Derek McGrath says Fota bonding and league loss drove Waterford to victory

Derek McGrath reckons the five-day training camp at Fota in preparation for yesterday’s Munster semi-final played a major role in their progression to a second successive provincial decider.

Derek McGrath says Fota bonding and league loss drove Waterford to victory

In the wake of the league final defeat to Clare last month, McGrath took his squad to East Cork for five days of intense training and the Waterford manager was delighted that the rewards had been reaped in avenging that league final loss.

“Everyone pushed each other like never before. It’s extremely satisfying that a group of players take five days off work in an amateur capacity and work to the bone.

“I look at Brick Walsh with three young kids under four and being down in Fota for five days, putting their lives on hold.

“To be able to produce a performance on the back of that is extremely satisfying,” said McGrath.

McGrath made no attempt to hide the fact they had worked hard on channelling the hurt stemming from the league final.

There was a revenge mission element to this Waterford performance.

“Hurt or disappointment stagnates you; you don’t move on. We tried to change the bit of hurt to a bit of anger but not to the point where it becomes hate. We let the anger flow into the performance. It’s all very well saying that like a wordsmith but that’s what materialised.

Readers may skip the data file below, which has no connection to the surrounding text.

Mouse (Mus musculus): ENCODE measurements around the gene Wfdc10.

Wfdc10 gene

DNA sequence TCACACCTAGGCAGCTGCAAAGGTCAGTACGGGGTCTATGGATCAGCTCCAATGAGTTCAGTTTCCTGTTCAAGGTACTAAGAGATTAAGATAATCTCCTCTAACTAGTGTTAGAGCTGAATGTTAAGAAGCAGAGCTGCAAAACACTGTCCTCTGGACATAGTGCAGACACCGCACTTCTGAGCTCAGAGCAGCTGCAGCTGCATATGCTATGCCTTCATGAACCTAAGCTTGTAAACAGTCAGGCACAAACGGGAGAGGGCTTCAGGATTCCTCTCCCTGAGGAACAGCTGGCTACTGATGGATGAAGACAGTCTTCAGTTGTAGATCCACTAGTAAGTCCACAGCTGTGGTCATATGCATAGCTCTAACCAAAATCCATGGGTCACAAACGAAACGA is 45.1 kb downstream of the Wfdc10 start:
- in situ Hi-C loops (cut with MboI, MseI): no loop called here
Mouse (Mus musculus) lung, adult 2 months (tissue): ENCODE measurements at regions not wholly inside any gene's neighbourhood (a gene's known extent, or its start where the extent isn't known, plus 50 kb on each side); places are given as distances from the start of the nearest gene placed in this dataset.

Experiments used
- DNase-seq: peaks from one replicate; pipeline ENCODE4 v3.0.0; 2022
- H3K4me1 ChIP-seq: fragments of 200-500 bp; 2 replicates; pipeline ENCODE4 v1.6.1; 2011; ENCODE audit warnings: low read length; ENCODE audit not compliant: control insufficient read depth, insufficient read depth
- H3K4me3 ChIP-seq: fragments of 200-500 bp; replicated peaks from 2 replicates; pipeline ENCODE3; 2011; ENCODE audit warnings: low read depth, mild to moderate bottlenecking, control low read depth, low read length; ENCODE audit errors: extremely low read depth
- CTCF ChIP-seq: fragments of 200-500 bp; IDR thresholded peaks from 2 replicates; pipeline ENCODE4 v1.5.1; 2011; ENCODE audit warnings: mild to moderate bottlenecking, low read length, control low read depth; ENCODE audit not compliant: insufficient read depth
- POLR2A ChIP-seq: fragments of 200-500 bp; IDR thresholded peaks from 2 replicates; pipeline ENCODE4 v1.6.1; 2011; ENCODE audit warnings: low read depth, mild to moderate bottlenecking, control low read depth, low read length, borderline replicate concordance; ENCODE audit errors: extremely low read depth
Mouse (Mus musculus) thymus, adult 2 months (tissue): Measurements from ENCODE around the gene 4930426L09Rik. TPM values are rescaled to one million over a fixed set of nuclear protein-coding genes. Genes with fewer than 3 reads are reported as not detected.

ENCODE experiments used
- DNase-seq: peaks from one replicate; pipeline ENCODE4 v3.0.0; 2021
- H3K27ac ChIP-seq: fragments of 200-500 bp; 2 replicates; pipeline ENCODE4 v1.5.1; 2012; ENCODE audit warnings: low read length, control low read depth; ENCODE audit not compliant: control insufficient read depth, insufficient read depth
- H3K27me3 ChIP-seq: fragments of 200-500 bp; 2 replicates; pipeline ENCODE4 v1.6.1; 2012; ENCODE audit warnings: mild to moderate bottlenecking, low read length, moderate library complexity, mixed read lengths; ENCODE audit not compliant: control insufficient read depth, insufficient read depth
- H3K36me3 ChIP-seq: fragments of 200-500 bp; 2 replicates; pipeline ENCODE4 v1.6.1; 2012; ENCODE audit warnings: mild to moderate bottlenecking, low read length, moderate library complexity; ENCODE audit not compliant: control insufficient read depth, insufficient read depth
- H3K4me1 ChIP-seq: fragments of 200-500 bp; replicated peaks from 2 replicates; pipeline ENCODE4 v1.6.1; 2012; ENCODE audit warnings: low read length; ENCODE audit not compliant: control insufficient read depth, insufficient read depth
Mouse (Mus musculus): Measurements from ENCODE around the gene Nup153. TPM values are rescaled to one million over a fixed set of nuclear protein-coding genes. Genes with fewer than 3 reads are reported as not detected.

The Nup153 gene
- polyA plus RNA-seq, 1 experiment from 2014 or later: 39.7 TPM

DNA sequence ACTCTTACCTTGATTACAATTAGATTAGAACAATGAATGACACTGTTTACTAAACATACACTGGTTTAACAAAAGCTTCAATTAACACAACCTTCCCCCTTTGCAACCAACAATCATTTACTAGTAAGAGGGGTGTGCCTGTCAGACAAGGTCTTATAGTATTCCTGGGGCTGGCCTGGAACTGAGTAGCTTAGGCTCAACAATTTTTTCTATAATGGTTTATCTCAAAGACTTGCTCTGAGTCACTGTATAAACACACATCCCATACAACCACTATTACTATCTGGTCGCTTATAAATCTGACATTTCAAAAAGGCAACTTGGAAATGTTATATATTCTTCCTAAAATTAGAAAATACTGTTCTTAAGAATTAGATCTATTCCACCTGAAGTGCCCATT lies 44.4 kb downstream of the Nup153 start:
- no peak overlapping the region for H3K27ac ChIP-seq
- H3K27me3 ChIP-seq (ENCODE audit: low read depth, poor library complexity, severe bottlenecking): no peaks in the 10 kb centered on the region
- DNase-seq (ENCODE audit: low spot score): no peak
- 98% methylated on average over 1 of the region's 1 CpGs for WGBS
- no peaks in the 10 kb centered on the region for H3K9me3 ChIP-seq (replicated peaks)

“We let them take over in terms of where they wanted to go with it, not how they wanted to play, but their actual motivation. At half-time, we just made a promise to each other to give 40 minutes of absolute endeavour to try and get over the line. I’m thrilled for the lads. They’ve put some effort into it over the last four weeks given the nature of losing the league.”

The Waterford boss continued: “The mental challenge was to try and deal with an opposition that had a forward line of John Conlon, Tony Kelly, Shane O’Donnell, Darrach Honan and Conor McGrath.

“It’s one of the best forward lines in the country and to be able to deal with that in the manner that we did was extremely pleasing.

“Barry Coughlan has been an unsung hero for us for the last two years, almost not getting the credit he deserves because Tadhg [De Burca] is sitting in front of him, but I’m delighted that he had a brilliant dispossession when someone was coming in on goal.”

Crucial too was the contribution of Austin Gleeson. McGrath was adamant this was the afternoon he announced himself as a senior inter- county hurler.

“I push him hard. I had him in class in school and I probably use the old headmaster approach.

“He is at his best when he is angry and then it just flows from him so he doesn’t need much instruction.

“Go back to the ball that he bounced off the ground where he had an overlap, he had Kevin Moran off his side. Instead, he just bounced it and it was over the bar in one flash.

“He is a brilliant talent. We’re encouraging him to learn but he’ll learn from mistakes. It might be costly sometimes but today was his day, definitely.”

The Déise boss said it was important to return to the Munster final so, if nothing else, to achieve a level of consistency.

“We’ve captured a league title, we’ve been beaten in a league final this year, now we’ve a prize at stake on the 10th of July so I’m extremely delighted with the chance to play Tipperary or Limerick in the Munster final.”

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